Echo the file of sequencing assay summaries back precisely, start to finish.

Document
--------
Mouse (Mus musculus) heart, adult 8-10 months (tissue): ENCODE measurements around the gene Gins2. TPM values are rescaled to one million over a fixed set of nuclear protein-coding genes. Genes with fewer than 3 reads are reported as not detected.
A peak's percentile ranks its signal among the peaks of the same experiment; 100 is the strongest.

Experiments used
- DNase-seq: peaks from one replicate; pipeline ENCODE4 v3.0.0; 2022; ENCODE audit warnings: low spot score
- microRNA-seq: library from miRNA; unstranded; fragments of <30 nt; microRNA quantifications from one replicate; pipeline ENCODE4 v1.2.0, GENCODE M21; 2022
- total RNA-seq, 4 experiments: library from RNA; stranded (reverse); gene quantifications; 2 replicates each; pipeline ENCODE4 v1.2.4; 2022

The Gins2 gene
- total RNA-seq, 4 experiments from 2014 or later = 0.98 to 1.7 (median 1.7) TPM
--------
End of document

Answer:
Mouse (Mus musculus) heart, adult 8-10 months (tissue): ENCODE measurements around the gene Gins2. TPM values are rescaled to one million over a fixed set of nuclear protein-coding genes. Genes with fewer than 3 reads are reported as not detected.
A peak's percentile ranks its signal among the peaks of the same experiment; 100 is the strongest.

Experiments used
- DNase-seq: peaks from one replicate; pipeline ENCODE4 v3.0.0; 2022; ENCODE audit warnings: low spot score
- microRNA-seq: library from miRNA; unstranded; fragments of <30 nt; microRNA quantifications from one replicate; pipeline ENCODE4 v1.2.0, GENCODE M21; 2022
- total RNA-seq, 4 experiments: library from RNA; stranded (reverse); gene quantifications; 2 replicates each; pipeline ENCODE4 v1.2.4; 2022

The Gins2 gene
- total RNA-seq, 4 experiments from 2014 or later = 0.98 to 1.7 (median 1.7) TPM